Giacomo Puccini

Madama Butterfly

Feb 19 - Apr 12 Buy Tickets from $25

Anthony Minghella’s breathtaking production has thrilled audiences ever since its premiere in 2006. Two of the world’s foremost Butterflys, sopranos Kristine Opolais and Patricia Racette, share the title role. Tenors Massimo Giordano and Roberto Alagna sing Pinkerton, the naval officer who breaks Butterfly’s heart. Karel Mark Chichon conducts.

Co-production of the Metropolitan Opera, English National Opera, and the Lithuanian National Opera

Read Full Synopsis
  • Sung In
  • Italian
  • Met Titles In
  • English
  • German
  • Italian
  • Spanish
  • Estimated Run Time
  • 3 hrs 18 mins
  • House Opens
  • Act I 56 mins
  • Intermission 30 mins
  • Act II/1 53 mins
  • Intermission 25 mins
  • Act II/2 35 mins
  • Opera Ends
Feb 19 - Apr 12 Buy Tickets from $25

Cast

{{::castMember.name | initials}} {{::castMember.name | limitTo:3}}
{{::castMember.name}}

{{::castMember.role | removeNumbering}}

{{::castMember.name | transposeComma}}

TBA

Performing

All Dates
{{::dateGroup.month | momentMonth:true}} {{::date | momentFormat:'D'}}{{$last ? '' : ','}}

“A gorgeous cinematic spectacle.”

—The New York Times

World premiere: Teatro alla Scala, Milan, 1904. Met premiere: February 11, 1907. The title character of Madama Butterfly—a young Japanese geisha who clings to the belief that her arrangement with a visiting American naval officer is a loving and permanent marriage—is one of the defining roles in opera. The story triggers ideas about cultural and sexual imperialism for people far removed from the opera house, and film, Broadway, and popular culture in general have riffed endlessly on it. The lyric beauty of Puccini’s score, especially the music for the thoroughly believable lead role, has made Butterfly timeless.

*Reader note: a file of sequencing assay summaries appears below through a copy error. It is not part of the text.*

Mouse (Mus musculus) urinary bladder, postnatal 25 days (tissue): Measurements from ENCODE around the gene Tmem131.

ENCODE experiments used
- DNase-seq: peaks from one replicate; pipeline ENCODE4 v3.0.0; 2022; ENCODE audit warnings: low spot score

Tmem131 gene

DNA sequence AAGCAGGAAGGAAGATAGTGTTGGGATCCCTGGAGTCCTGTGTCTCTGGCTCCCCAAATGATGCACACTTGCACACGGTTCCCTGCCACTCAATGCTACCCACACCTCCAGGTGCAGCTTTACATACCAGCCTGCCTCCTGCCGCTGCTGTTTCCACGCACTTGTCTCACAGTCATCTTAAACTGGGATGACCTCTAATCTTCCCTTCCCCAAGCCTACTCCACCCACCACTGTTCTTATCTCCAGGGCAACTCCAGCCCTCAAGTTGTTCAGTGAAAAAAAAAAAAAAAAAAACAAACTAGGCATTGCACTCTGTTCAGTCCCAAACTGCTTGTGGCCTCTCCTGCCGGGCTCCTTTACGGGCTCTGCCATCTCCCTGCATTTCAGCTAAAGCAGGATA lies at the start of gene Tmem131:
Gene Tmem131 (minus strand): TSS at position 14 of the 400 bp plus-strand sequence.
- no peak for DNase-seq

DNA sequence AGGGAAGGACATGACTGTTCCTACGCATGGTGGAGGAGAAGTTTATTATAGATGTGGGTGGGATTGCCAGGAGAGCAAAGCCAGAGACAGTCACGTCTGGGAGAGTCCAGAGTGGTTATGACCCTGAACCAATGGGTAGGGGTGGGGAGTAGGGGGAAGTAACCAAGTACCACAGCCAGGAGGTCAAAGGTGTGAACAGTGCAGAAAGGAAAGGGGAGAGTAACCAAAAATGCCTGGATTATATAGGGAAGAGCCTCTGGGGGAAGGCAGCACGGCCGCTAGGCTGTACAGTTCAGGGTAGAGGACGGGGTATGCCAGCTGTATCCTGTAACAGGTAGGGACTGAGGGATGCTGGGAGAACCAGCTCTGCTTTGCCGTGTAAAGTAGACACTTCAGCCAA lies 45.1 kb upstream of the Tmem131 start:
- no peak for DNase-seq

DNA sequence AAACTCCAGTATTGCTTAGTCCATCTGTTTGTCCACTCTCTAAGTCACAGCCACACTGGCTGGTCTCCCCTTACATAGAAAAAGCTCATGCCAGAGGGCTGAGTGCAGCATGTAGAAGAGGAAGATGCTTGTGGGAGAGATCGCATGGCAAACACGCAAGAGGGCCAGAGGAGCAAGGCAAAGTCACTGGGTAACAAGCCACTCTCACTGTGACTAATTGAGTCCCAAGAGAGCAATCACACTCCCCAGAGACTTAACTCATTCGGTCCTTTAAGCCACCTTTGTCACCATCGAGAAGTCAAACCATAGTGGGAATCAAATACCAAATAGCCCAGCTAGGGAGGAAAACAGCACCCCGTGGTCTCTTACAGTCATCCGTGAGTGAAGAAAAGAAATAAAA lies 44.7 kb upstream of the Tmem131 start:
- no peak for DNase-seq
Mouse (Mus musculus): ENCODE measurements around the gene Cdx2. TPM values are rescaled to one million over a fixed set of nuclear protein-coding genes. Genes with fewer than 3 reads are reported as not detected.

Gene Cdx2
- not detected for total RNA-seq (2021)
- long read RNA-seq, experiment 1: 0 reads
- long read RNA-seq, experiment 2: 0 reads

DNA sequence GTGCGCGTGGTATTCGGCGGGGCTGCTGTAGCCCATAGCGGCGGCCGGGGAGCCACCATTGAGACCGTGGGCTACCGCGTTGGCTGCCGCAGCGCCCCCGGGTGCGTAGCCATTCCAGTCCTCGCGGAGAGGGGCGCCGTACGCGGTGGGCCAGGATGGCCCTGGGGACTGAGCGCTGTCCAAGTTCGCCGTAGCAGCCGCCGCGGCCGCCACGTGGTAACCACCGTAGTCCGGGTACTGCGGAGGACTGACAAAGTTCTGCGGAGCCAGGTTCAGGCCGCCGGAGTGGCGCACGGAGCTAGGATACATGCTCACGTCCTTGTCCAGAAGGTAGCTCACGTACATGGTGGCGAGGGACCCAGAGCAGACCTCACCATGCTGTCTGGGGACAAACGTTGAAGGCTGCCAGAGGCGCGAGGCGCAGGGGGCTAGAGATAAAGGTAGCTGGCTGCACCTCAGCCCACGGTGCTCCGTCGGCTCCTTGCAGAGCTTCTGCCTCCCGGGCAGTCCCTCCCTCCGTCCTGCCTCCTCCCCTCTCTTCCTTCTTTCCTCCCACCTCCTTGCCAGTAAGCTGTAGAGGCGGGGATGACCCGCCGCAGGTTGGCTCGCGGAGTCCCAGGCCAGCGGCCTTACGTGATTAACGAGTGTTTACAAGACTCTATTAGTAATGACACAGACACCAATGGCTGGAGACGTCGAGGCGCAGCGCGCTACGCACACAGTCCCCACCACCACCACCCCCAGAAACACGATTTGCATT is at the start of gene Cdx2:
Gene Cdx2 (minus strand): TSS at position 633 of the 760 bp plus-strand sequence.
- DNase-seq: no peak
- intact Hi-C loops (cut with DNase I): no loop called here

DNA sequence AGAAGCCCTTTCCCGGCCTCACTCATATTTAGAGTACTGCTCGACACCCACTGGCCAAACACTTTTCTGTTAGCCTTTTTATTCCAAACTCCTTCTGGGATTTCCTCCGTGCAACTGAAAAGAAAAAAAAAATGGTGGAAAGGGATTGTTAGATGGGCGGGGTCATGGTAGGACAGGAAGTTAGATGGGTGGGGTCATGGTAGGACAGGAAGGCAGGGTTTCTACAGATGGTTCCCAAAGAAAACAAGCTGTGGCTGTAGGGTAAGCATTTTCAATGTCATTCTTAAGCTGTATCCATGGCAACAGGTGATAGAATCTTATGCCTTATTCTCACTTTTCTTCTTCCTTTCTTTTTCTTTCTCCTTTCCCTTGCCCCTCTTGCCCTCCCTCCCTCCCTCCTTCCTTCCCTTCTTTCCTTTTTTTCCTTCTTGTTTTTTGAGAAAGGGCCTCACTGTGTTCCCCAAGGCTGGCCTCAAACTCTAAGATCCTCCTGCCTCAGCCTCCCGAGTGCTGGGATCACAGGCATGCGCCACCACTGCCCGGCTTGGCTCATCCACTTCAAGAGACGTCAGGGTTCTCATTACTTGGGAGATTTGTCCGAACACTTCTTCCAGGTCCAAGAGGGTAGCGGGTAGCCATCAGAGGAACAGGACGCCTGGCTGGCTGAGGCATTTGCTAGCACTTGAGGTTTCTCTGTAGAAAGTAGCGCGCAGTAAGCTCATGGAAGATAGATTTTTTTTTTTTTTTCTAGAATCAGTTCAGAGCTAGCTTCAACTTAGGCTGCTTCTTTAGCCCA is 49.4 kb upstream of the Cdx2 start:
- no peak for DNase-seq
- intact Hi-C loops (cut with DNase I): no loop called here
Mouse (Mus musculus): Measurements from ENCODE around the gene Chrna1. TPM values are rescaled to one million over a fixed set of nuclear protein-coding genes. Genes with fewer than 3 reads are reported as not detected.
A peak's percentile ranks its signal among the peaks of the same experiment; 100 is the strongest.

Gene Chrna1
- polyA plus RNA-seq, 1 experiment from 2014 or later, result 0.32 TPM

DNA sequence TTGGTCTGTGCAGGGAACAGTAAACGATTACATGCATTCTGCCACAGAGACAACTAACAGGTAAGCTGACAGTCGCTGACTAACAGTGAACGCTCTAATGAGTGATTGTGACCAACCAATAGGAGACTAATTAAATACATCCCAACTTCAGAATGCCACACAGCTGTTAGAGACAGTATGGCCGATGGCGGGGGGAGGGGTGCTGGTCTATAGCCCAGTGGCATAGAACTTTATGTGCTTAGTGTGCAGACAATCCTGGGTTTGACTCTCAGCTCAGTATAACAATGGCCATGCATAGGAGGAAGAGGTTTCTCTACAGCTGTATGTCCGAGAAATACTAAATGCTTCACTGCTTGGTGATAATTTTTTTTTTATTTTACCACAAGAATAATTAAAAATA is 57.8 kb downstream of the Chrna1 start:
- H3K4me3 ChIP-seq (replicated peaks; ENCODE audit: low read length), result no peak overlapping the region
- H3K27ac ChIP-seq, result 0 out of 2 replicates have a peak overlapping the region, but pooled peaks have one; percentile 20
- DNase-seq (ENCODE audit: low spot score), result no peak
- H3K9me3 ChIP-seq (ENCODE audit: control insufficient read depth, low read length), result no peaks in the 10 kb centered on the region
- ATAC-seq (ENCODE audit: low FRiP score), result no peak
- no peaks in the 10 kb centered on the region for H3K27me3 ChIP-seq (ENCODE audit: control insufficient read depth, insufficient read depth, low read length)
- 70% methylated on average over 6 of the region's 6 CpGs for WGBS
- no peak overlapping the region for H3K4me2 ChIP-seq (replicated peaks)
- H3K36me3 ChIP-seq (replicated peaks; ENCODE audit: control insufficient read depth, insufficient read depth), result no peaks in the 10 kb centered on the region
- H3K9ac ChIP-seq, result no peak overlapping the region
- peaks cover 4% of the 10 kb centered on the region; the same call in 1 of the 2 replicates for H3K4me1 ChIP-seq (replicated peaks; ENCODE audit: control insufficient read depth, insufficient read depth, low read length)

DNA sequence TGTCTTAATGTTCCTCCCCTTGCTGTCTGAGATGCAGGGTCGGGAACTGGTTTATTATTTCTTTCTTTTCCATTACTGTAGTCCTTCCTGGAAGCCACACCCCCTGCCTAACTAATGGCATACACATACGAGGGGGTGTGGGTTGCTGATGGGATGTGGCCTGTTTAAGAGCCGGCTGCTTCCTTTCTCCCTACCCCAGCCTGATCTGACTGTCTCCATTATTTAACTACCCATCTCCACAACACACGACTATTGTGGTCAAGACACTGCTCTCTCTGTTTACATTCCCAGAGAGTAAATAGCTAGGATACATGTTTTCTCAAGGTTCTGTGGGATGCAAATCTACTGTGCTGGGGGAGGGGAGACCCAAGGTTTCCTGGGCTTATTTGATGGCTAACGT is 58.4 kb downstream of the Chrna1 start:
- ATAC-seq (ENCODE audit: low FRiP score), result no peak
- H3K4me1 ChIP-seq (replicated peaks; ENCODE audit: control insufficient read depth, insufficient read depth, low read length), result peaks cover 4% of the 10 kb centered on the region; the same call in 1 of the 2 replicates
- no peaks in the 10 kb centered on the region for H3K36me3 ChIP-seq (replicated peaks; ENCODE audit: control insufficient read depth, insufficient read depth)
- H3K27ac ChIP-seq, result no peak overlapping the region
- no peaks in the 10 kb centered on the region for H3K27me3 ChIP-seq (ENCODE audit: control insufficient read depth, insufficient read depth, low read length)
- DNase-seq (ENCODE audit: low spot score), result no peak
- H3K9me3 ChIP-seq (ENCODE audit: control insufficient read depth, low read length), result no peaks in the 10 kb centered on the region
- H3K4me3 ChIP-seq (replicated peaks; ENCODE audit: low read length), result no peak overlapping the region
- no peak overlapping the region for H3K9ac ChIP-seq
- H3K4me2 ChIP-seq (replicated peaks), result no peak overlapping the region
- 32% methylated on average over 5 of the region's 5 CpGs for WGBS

Creators

Giacomo Puccini (1858–1924) was immensely popular in his own lifetime, and his mature works remain staples in the repertory of most of the world’s opera companies. His librettists for Madama Butterfly, Giuseppe Giacosa and Luigi Illica, had also collaborated with the composer on his previous two operas, Tosca and La Bohème. Giacosa, a dramatist, was responsible for the stories and Illica, a poet, worked primarily on the words themselves.

Production Anthony Minghella

Director and Choreographer Carolyn Choa

Set Designer Michael Levine

Costume Designer Han Feng

Lighting Designer Peter Mumford

Puppetry Blind Summit Theatre

Composer

Giacomo Puccini

Setting

The opera takes place in the Japanese port city of Nagasaki at the turn of the last century, at a time of expanding American international presence. Japan was hesitantly defining its global role, and Nagasaki was one of the country’s few ports open to foreign ships. Temporary marriages for foreign sailors were not unusual.

Music

Puccini achieved a new level of sophistication with his use of the orchestra in this score, with subtle colorings and sonorities throughout. But the opera rests squarely on the performer of the title role: on stage for most of the time, Cio-Cio-San is the only character that experiences true (and tragic) development. The singer must convey an astounding array of emotions and characteristics, from ethereal to fleshly to intelligent to dreamy-bordering-on-insane, to resigned in the final scene.

Met History

In 1907, Giacomo Puccini came to the United States for the first time for the Met premiere of Madama Butterfly. Geraldine Farrar (pictured) sang the title role, and her 139 appearances in this opera remain a Met record. While in New York, Puccini attended a Broadway performance of David Belasco’s play The Girl of the Golden West, which would become the basis for his next opera.